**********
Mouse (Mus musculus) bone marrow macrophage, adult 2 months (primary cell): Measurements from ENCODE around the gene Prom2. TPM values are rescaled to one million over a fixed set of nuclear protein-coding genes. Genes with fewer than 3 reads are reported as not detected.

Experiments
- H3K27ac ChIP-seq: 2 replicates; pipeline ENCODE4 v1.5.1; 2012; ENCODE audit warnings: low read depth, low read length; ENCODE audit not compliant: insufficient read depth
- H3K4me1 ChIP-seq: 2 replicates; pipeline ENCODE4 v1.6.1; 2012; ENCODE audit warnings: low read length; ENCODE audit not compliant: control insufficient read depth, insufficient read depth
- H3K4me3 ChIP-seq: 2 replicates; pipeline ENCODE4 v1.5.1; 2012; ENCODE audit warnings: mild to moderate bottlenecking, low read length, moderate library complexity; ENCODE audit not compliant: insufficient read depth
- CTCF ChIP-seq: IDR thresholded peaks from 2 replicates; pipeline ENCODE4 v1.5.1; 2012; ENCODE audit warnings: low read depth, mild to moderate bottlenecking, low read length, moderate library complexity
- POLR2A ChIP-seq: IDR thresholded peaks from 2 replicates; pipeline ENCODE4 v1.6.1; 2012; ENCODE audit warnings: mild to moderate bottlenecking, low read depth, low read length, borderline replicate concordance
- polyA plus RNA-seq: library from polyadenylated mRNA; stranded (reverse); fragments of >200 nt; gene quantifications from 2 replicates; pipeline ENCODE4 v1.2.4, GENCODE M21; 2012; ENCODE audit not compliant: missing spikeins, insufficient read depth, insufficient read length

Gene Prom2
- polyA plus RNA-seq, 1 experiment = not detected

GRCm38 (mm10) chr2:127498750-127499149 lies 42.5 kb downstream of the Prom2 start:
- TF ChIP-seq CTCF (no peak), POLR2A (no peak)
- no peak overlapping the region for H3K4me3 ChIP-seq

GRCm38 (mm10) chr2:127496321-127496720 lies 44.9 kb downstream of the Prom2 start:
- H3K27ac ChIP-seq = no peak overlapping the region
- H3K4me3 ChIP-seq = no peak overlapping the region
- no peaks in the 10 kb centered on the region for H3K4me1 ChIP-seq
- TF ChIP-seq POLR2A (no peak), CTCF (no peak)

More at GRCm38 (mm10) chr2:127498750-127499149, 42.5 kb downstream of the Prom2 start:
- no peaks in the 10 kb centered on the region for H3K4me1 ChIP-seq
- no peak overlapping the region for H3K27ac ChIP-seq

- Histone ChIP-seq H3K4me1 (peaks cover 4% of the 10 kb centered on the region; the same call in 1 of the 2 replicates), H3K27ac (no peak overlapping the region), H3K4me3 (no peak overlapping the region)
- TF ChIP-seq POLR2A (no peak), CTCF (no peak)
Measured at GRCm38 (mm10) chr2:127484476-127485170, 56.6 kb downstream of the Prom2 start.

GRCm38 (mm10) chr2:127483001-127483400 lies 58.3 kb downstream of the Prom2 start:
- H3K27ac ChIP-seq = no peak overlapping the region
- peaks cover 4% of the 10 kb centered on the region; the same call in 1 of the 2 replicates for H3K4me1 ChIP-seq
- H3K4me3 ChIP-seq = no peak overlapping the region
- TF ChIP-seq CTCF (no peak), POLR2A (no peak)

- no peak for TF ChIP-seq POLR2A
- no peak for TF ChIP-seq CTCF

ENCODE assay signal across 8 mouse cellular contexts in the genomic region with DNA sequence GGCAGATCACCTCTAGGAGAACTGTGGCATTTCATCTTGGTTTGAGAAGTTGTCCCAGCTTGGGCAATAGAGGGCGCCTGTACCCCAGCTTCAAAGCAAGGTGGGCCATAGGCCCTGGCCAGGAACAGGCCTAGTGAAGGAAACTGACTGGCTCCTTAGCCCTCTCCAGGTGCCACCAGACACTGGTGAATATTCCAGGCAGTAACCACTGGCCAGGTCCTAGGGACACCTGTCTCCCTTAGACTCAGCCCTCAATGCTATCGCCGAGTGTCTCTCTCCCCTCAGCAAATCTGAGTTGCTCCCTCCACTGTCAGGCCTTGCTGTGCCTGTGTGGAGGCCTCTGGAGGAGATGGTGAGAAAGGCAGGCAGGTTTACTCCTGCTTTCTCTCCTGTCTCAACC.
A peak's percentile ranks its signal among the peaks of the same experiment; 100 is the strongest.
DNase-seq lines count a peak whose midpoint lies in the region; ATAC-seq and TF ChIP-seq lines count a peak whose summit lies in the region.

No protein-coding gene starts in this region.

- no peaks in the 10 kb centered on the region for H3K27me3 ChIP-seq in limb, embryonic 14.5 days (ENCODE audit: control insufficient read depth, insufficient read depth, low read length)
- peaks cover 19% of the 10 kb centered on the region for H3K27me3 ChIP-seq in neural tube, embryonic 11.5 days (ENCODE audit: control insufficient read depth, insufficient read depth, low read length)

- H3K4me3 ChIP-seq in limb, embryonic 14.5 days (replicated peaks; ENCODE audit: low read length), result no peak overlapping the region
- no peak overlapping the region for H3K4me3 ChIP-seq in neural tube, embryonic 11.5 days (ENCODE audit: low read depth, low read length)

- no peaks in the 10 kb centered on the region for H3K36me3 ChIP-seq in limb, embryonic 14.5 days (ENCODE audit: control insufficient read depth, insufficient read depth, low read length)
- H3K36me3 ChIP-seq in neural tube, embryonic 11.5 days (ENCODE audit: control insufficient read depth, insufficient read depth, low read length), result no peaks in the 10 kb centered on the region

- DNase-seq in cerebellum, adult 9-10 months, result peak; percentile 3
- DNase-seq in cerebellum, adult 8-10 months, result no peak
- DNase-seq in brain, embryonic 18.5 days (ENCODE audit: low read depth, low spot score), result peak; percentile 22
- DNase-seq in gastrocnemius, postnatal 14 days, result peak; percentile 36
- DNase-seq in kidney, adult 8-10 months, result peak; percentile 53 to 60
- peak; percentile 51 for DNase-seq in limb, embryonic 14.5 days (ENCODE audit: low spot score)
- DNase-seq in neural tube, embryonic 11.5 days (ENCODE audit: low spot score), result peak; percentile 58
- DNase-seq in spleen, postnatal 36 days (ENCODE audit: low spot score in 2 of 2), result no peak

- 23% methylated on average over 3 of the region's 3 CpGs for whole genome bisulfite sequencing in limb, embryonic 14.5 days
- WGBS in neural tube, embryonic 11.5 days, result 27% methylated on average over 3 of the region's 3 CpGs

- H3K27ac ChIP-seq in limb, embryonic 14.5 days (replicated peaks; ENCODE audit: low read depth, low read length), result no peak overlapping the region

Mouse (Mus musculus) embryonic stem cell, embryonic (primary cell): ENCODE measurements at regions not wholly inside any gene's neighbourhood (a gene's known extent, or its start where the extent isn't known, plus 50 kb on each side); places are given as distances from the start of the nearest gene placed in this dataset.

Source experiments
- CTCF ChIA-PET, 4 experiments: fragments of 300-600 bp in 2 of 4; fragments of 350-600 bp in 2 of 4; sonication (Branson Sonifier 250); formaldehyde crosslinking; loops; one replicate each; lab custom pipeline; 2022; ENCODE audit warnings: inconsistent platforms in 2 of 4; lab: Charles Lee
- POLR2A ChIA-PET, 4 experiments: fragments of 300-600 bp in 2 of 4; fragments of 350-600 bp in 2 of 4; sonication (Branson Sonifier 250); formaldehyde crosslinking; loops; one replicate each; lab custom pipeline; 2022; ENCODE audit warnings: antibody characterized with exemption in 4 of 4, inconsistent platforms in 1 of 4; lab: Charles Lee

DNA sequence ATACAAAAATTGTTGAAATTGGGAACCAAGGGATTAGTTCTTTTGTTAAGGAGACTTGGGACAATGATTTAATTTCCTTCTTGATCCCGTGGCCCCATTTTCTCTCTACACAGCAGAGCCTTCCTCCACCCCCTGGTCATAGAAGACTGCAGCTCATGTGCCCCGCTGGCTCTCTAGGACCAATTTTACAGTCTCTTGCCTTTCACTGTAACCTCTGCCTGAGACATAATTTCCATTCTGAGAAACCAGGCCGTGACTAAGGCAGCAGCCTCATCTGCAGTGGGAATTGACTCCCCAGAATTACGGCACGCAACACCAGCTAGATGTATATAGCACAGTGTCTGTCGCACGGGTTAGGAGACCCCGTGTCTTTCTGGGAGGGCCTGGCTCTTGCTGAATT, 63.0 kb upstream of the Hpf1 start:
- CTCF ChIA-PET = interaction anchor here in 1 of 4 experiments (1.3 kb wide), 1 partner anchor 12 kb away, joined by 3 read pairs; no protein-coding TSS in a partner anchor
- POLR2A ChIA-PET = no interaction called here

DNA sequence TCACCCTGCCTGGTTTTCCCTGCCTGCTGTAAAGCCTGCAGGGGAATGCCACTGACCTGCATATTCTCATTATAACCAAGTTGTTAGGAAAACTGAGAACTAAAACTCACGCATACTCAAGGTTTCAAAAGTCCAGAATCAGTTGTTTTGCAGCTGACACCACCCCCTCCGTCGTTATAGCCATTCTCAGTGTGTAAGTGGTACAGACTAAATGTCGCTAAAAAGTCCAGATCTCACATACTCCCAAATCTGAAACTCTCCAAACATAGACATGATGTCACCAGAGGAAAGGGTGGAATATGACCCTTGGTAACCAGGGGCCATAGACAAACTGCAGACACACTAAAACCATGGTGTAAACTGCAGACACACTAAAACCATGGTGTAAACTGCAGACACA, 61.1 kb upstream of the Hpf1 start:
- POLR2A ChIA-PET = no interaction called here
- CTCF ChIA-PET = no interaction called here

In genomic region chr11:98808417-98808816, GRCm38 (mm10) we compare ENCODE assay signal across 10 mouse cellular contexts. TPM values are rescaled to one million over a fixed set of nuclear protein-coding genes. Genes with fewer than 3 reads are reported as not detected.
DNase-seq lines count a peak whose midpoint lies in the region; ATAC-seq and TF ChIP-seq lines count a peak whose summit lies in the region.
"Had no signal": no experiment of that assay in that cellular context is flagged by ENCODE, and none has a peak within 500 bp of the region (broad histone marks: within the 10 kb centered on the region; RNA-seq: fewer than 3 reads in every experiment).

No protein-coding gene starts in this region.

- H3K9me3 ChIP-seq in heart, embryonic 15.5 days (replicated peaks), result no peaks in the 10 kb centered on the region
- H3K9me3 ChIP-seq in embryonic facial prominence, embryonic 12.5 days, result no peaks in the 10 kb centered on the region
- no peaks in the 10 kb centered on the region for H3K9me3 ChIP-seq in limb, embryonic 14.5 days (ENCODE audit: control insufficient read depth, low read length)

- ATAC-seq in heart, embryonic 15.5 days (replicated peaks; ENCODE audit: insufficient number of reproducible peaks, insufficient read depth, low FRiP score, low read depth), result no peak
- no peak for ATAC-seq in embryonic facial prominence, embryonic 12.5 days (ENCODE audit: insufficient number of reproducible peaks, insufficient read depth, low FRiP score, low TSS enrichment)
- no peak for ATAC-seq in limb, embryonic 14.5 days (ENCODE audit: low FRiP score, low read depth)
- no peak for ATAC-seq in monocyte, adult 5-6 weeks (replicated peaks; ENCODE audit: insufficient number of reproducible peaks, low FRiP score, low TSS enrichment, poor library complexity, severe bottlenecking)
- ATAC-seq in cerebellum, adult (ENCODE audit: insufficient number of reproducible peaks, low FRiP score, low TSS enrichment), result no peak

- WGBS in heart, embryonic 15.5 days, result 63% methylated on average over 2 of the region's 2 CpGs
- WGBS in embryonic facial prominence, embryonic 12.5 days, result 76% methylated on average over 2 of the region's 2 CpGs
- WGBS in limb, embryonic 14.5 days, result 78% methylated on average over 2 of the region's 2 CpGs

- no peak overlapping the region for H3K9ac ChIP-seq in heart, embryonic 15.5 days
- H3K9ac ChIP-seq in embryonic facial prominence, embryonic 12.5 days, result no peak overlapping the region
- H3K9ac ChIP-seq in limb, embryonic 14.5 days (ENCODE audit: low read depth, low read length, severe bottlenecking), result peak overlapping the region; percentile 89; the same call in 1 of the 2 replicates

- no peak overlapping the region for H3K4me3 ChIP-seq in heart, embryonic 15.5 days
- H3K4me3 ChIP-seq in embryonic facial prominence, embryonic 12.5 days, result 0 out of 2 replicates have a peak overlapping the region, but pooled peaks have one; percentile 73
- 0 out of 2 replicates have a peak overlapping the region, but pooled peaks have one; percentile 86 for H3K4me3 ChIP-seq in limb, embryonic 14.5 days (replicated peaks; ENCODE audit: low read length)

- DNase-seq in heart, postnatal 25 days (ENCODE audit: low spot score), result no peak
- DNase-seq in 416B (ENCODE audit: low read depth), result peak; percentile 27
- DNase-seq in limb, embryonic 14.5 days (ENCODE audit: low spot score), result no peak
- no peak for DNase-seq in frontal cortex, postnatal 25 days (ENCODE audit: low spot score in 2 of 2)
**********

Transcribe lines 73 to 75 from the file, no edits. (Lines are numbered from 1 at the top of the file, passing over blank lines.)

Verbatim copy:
- no peak for ATAC-seq in monocyte, adult 5-6 weeks (replicated peaks; ENCODE audit: insufficient number of reproducible peaks, low FRiP score, low TSS enrichment, poor library complexity, severe bottlenecking)
- ATAC-seq in cerebellum, adult (ENCODE audit: insufficient number of reproducible peaks, low FRiP score, low TSS enrichment), result no peak

- WGBS in heart, embryonic 15.5 days, result 63% methylated on average over 2 of the region's 2 CpGs